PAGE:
9. Do we need to hire additional staff for language expertise, market knowledge, cultural and geographic understanding, legal assistance, etc? This stuff should be localized to the regions where we operate. Should we outsource to companies that offer services in our key markets, such as multilingual call centers for customer service or warehouses to fulfill and ship orders?
  10. How can we get the whole organization excited about our global game plan once it is completed? What marketing and communications efforts should we concentrate on to launch our corporate international mission and communicate it to our customers and business partners? Should we focus locally and globally?

Ask yourself the following questions if your organization is a dot-com or if you are interested in “localizing” its website”presence i”in  order to support efforts into new markets:

  1. Do the markets that we target have Web connectivity?
  2. Before “building our online existence,” have we thoroughly researched our target market, its local customer, and their buying habits? Are we able to understand our audience, their buying habits, payment methods, the information they require to make a sale, and how they would like to be presented?
  3. Do we have a localized site that is compatible with the cultural preferences of our target market? Do our corporate image and message (logo) make sense to the target market? Are our corporate colors and content offensive to any culture?
  4. Who will be responsible for the site’s content, including sites, accuracy, messaging,g and so on? Were we able to find a partner who could help us translate our entire Web content? Do they have translators who are native speakers in the country? What part of the website and its content is to be translated? What should be translated? Should it be verbatim or rewritten to communicate better with our target audience in the local language?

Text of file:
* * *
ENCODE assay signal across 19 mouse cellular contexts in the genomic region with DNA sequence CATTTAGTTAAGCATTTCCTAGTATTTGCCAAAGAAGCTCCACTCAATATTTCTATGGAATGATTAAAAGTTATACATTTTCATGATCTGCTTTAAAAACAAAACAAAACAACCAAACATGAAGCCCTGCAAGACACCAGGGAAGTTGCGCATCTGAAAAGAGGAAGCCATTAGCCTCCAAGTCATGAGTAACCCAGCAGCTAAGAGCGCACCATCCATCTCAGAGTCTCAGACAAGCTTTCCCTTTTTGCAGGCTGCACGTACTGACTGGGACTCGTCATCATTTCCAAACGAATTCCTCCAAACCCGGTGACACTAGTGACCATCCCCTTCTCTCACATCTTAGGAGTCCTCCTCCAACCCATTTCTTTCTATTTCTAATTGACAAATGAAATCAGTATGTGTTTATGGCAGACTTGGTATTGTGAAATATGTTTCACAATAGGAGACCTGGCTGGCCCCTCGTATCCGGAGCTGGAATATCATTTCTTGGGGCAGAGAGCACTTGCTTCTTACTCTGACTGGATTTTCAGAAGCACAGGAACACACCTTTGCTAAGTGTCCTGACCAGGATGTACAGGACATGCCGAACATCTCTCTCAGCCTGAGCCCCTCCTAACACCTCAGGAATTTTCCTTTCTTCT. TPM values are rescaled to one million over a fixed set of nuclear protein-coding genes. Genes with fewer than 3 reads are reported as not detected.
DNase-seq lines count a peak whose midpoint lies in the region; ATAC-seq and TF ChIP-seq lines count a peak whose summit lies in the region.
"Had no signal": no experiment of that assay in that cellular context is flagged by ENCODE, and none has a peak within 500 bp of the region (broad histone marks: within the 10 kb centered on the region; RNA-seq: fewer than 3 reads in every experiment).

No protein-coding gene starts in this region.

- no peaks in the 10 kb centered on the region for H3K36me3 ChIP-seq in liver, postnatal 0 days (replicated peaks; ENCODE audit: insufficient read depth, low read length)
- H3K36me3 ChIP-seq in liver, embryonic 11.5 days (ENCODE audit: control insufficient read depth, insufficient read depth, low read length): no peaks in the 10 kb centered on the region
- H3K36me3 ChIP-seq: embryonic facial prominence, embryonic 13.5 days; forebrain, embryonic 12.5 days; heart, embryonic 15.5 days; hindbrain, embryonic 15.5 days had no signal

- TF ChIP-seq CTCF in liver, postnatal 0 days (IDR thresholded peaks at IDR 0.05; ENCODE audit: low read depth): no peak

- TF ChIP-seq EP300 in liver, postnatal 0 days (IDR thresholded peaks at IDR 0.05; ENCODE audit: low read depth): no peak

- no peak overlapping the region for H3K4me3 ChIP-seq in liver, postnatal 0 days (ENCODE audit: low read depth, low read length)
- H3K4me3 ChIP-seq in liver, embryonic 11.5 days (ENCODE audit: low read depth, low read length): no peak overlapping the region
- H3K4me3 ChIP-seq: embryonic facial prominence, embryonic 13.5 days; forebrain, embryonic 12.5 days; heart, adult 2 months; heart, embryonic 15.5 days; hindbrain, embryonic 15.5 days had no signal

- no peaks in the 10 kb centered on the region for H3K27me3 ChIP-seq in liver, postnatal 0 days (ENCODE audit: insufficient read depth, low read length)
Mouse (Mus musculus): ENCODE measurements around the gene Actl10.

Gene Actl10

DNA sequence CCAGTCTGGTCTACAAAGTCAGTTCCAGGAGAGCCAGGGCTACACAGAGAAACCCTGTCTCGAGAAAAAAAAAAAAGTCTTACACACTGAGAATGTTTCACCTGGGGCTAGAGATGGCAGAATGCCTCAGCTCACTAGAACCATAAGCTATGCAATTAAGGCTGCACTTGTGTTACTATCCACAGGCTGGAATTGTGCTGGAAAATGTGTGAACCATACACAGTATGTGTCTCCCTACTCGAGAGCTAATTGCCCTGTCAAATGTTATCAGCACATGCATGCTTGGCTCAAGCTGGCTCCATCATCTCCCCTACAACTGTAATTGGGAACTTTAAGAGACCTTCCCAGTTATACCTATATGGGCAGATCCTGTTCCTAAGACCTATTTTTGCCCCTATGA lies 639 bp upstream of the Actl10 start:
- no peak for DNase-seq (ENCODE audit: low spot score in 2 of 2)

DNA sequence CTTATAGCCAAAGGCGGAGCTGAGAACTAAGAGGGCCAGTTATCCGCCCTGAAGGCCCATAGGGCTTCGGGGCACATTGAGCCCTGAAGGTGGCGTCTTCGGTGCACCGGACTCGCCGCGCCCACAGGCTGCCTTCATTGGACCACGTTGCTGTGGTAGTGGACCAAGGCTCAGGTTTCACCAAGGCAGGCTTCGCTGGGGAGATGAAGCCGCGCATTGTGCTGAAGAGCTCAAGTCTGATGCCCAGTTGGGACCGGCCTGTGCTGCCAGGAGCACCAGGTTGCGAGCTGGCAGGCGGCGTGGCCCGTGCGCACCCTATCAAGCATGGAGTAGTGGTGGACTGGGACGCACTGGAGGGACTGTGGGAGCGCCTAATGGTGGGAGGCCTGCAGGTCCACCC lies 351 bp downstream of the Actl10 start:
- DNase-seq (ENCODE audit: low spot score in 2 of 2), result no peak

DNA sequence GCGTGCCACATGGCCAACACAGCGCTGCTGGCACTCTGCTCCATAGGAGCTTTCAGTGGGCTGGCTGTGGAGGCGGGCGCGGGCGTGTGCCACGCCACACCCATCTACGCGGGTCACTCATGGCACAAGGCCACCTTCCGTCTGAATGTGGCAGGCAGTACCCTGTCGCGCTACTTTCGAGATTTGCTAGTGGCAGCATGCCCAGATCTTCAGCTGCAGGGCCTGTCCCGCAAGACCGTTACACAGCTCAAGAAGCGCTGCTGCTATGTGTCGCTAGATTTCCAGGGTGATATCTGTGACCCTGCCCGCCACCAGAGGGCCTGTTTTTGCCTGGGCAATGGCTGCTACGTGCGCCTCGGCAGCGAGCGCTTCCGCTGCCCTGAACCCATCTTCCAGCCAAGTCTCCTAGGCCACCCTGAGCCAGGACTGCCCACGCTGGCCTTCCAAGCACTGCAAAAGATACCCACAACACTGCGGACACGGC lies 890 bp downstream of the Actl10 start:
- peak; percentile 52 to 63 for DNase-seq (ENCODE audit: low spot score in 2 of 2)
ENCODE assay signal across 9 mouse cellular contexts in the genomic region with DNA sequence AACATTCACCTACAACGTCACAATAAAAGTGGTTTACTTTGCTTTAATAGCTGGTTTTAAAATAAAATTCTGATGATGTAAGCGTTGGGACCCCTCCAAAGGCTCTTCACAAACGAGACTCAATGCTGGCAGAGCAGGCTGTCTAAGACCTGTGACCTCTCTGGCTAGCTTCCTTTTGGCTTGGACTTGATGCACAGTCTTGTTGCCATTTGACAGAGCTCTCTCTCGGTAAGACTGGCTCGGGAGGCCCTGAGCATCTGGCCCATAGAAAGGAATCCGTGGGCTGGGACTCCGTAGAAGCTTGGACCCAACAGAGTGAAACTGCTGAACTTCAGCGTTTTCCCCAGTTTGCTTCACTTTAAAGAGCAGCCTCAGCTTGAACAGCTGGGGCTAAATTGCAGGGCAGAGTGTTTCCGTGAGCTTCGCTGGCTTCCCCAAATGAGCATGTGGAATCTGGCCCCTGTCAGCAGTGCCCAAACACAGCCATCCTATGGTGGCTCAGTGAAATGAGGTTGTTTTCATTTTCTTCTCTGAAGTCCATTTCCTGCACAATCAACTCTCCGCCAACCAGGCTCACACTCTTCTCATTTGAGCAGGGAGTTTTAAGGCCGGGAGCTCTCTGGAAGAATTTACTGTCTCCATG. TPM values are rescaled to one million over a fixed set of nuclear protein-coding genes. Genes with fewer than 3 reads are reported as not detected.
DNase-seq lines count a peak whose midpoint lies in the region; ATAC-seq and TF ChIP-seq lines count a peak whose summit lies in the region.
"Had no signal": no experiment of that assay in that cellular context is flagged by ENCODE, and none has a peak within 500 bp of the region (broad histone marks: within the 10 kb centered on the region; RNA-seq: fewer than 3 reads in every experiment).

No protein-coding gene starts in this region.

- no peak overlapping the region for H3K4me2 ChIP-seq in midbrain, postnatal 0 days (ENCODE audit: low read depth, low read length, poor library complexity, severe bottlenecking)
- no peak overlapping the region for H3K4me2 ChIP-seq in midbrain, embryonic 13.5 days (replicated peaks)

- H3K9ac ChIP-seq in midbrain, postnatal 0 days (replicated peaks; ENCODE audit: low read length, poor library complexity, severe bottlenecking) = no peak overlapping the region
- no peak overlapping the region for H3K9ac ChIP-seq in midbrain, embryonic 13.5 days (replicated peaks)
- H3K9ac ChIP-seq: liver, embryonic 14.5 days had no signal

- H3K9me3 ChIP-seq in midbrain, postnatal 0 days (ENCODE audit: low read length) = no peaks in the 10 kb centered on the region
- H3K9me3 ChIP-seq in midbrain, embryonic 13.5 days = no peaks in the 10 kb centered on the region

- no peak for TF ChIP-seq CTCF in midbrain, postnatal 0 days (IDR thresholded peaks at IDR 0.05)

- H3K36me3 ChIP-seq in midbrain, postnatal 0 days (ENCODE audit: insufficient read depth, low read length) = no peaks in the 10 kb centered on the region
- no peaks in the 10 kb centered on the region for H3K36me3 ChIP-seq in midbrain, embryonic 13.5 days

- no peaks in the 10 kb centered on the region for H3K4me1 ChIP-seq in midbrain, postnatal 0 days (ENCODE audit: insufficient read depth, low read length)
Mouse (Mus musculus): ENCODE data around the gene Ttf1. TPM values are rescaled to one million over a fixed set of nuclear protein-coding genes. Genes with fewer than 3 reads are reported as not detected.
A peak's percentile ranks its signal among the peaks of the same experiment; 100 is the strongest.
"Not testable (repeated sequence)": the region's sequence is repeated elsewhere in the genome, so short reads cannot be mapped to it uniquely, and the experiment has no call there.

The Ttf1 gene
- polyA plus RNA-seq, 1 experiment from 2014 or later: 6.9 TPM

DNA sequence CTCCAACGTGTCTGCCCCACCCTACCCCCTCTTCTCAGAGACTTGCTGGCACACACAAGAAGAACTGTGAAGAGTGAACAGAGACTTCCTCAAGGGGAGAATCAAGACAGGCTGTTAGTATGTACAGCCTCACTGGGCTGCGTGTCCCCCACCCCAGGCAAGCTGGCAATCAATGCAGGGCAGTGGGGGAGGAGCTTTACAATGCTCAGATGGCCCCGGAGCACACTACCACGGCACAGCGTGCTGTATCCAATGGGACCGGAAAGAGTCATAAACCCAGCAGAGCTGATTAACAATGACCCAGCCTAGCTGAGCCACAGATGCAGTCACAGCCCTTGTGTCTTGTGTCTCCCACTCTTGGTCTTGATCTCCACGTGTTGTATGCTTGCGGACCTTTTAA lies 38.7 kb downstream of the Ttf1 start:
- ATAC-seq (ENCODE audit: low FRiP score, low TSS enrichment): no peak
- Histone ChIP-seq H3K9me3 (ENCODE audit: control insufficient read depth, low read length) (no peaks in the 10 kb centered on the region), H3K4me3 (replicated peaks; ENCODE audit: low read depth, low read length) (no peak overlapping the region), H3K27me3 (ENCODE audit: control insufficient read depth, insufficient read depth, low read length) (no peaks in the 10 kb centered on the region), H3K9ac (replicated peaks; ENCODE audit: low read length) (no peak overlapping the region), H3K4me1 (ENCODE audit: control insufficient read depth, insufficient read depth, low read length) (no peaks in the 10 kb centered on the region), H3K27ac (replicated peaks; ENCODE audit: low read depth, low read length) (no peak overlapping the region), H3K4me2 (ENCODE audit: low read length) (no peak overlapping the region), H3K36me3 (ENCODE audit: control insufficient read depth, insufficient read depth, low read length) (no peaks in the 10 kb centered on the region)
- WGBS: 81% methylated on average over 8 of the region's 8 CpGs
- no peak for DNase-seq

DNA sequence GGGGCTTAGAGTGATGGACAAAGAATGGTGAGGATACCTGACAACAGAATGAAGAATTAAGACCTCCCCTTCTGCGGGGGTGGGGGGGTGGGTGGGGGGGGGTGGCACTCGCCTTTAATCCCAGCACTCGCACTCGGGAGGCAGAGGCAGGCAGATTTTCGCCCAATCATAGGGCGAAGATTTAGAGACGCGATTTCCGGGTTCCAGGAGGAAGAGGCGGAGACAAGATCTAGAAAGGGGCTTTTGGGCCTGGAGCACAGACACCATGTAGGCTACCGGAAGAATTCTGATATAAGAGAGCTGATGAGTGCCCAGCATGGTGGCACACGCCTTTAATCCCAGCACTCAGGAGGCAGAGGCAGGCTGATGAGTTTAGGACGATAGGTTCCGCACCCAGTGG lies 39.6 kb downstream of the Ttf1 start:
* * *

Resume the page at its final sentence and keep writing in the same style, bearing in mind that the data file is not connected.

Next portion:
5. Who will be responsible for the daily challenges of site performance, IT, and other aspects??
  6. What will be the criteria used to determine our global expansion’s success (Retuexpansion’stment)?
  7. Is our ecommerce site compatible with the local currency/conversion rate, payment methods, and taxation, tariffs, and VATs? Does it support language, logistics, supply-chain fulfillment, customer service, support, distribution channels, or legal practices? Does our e-commerce site have the technology to deal with multilingual emails, accounting, payment, and distribution needs, etc.?
  8. Should we form partnerships with specific banks to manage our online transactions or with a “payment center” that has”relationships “with banks in certain markets?
  9. Have we identified a partner or partners who are familiar with global shipping and handling needs based on the warehouses that we operate and the markets to which they ship?

Beware of the “must-build” mentality. ItI” isimportantt for businesses to expand into new markets or customer segments, but it’s not necessary. Expanding your company, ask questions, and question your current business practices and strategies.